“Ham and Jam recycle all of our waste through recyclable waste solutions provided by the Preston City Council and where possible we purchase goods and materials that can be recycled.”
Landfill will be full ‘within 10 years’
Around 25,000 tonnes of plastic is recycled in Lancashire every year.
In total, 100,000 tonnes of plastic, glass and metal is recycled annually in the county.
The numbers are mindboggling, and putting your milk containers into the recycling box every two weeks can sometimes feel like a depressingly small drop in the ocean.
Lancashire County Council says that 80 per cent of all waste is recyclable, but currently it recycles less than half.
But currently many plastics cannot be recycled and end up in landfill.
And that’s a problem, because at the current rate, Lancashire will run out of landfill space within 10 years.
County Coun Charlie Edwards, who is chairman of Lancashire’s Waste Strategy Sub Group, said that by 2025 the county is going to run out of landfill space.
He said: “All the councillors have decided to put aside their differences and try to get to grips with this.”
From year, China is no longer accepting various materials including plastic waste from foreign countries.
According to environmental charity Greenpeace, the UK sends nearly two-thirds of its plastic waste to China.
Some 12 million tonnes of plastic end up in our oceans every year, and in 2012 it was estimated there is around 165 million tonness of plastic pollution currently swirling around in the sea.
Pubs choose paper straws
One local business doing its bit is the Withy Arms Group, which runs three pubs in Leyland and Bamber Bridge.
Realising they were getting through 10,000 plastic straws a month, group boss Lee Forshaw decided to call time on plastics.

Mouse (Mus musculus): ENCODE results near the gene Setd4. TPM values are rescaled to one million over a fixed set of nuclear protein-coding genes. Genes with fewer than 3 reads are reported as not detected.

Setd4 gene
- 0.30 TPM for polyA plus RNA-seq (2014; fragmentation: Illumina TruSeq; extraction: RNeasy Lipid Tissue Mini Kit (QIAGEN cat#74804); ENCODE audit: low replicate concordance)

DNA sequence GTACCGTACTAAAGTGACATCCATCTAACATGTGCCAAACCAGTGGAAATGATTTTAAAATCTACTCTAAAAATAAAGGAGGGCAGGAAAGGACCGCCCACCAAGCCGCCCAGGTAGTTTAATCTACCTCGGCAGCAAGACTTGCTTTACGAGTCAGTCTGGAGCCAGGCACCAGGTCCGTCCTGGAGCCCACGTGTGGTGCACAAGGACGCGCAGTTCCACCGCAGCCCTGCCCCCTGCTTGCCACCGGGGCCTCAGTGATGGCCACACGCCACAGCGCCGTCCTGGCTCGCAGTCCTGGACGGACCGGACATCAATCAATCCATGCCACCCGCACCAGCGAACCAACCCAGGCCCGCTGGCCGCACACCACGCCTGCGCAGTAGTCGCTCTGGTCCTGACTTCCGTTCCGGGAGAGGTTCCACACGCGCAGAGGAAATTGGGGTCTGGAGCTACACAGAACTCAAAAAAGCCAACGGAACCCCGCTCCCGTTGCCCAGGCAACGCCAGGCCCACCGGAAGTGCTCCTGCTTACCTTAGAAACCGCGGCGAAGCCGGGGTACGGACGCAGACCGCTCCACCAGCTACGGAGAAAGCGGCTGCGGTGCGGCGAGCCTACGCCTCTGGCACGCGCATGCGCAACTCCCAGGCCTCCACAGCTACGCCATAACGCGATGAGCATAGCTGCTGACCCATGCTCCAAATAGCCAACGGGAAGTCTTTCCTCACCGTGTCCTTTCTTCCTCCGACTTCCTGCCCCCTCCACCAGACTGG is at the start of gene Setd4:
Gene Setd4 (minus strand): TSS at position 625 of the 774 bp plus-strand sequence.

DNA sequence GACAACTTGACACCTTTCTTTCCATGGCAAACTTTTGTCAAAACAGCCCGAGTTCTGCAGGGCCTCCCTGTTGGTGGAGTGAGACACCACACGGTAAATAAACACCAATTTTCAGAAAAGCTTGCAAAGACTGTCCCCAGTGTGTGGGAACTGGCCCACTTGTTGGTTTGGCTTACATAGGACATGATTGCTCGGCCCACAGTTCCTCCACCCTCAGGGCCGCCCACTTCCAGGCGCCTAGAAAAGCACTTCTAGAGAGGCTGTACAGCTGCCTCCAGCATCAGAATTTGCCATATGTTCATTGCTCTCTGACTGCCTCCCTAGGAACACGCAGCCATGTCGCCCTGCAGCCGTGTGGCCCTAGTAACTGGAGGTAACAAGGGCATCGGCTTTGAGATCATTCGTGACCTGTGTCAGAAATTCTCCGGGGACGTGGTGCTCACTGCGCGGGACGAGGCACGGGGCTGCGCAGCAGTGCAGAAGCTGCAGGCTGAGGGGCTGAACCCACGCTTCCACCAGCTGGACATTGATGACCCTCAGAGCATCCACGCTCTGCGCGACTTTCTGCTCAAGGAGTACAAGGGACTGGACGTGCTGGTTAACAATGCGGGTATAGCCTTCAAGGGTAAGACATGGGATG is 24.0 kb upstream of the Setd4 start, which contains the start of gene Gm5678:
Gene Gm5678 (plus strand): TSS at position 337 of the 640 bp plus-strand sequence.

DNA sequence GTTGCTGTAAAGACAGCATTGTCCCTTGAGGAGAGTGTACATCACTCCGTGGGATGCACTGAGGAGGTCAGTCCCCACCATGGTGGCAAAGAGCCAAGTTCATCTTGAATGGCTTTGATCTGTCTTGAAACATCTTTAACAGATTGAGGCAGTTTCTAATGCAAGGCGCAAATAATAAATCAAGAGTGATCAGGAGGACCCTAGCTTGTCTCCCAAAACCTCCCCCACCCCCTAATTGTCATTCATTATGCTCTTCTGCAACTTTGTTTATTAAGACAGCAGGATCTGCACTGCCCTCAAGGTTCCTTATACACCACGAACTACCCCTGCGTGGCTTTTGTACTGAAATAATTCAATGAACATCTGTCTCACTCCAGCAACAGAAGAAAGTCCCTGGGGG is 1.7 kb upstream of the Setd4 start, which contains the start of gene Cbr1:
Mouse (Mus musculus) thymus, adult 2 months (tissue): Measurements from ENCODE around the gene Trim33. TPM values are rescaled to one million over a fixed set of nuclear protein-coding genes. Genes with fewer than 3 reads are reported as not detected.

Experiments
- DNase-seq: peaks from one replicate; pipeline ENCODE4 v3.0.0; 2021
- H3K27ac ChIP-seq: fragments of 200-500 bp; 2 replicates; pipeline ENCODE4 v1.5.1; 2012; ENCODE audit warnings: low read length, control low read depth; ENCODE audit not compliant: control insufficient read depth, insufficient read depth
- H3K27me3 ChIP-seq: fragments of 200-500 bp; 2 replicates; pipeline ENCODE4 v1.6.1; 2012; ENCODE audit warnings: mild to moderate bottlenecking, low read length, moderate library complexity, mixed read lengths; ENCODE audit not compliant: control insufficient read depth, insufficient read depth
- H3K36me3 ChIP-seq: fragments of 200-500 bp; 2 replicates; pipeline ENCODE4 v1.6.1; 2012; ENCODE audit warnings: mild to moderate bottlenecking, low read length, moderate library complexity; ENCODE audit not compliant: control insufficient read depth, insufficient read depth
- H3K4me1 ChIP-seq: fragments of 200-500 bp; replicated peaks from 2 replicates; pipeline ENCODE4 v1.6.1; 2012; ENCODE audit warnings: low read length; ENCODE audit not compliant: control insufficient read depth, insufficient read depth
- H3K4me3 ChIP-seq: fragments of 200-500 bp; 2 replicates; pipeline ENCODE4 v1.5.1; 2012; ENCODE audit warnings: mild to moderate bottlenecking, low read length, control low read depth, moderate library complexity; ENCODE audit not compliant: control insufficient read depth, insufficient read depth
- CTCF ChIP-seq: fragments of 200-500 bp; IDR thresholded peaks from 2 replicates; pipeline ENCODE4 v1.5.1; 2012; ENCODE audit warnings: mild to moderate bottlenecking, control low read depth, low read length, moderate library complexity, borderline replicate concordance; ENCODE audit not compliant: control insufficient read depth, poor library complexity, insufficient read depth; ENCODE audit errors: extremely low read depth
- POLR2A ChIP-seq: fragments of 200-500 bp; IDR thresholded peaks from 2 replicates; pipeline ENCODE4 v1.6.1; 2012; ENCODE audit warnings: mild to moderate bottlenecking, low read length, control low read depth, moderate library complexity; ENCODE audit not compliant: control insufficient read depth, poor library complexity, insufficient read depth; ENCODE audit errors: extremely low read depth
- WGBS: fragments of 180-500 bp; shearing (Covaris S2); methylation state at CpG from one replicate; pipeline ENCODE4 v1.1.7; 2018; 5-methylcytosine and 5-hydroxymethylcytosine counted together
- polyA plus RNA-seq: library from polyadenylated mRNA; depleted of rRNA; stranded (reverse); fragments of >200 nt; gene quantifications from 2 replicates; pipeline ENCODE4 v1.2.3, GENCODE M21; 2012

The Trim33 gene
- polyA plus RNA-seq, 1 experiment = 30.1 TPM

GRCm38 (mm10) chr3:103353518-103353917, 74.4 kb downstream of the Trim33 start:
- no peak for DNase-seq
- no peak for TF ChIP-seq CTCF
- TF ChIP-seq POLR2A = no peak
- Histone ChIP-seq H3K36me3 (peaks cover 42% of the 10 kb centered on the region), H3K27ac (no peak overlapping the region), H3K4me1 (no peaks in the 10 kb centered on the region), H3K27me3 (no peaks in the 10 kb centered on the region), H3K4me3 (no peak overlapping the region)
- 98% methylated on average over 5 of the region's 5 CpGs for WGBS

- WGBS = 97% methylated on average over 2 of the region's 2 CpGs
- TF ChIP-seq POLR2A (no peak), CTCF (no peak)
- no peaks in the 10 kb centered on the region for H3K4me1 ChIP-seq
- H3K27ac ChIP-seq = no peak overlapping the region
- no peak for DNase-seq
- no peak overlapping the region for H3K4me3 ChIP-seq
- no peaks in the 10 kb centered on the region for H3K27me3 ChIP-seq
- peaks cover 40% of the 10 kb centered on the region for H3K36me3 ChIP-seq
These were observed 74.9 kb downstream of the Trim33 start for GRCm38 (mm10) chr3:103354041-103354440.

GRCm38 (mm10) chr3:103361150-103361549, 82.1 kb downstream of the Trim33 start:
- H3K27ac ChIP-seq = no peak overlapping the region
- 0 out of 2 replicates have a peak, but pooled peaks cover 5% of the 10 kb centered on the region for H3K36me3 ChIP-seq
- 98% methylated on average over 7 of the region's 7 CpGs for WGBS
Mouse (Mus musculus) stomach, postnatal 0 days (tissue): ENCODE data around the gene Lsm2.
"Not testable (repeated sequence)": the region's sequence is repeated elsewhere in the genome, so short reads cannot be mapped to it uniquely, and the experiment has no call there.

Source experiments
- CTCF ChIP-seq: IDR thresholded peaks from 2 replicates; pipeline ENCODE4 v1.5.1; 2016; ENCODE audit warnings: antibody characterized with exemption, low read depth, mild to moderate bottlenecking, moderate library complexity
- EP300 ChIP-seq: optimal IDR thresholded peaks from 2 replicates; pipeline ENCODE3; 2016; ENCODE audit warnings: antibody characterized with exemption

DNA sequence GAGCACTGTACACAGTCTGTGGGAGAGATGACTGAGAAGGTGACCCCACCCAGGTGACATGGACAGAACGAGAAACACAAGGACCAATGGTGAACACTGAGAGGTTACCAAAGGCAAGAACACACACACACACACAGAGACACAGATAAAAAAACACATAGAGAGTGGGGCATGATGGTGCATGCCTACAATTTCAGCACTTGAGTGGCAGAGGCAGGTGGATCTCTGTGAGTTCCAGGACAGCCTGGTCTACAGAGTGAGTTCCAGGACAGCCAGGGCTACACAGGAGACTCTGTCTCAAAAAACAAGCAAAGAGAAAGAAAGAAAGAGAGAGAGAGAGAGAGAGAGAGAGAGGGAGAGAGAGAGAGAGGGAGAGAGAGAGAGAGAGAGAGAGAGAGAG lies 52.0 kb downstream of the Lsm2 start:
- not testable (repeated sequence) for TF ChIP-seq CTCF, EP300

Lee said: “We’re no longer purchasing plastic straws and trying to minimise single use plastics.
“We made the decision through our trade press because we’re aware of the massive amount of wastage from plastic straws people use.
“It’s shocking, really.”
He said the cost to the chain of the 10,000 straws each month is £35 plus VAT. The new paper straws work out roughly at £4.49 per 250.
“We moving to paper straws, they’re one hundred per cent biodegradable straws,” said Lee.
“We’re doing our bit for the environment because it’s quite a shock, really.”
The Leyland pub’s landlord John Travill said of the change to plastic straws: “It was a no brainer. We do realise that some other pubs have done it already in the Leyland area, but the straws we’re using are more expensive.
“We’ve tested them and left them in the glass for an hour.
“The cheaper ones tend to unravel and float.”
Last year, discount pub chain Wetherspoons announced it would replace plastic straws
with paper ones across 900 outlets.
The Student Union bar at the University of Central Lancashire has also banned them.
Councils acting to address plastic use
South Ribble Council could vote on Wednesday to ditch all single use plastic by the end of next year.
A motion put forward by two independent councillors is expected to be backed by the two major parties.
And one of the proposers, Coun Claire Hamilton, said the move could include encouraging all businesses and residents within the borough to do the same.
“Drastic action is needed to get rid of plastics which cannot be recycled and end up in landfill,” said Coun Hamilton. “We think the council should be setting an example by scrapping the use of this sort of material as quickly as possible.”
The motion, proposed by fellow independent Coun Paul Wharton, will be voted on at Wednesday’s full council meeting. An original motion, which called on the authority to bring in a ban by the end of this year was deferred recently because it was felt it might be unachievable in 2018.
In Preston, Coun Robert Boswell, cabinet member for community and environment, said: “Reducing single use plastic and increasing recycling overall are very high priorities for us and will be discussed at full council on April 19. We are looking to work with Lancashire County Council and neighbouring authorities to address this issue, which affects us all. Support is also needed from manufacturers in the type of plastics used, enabling increased recycling or by using alternative materials. It’s everyone’s responsibility - by working together we can achieve more.”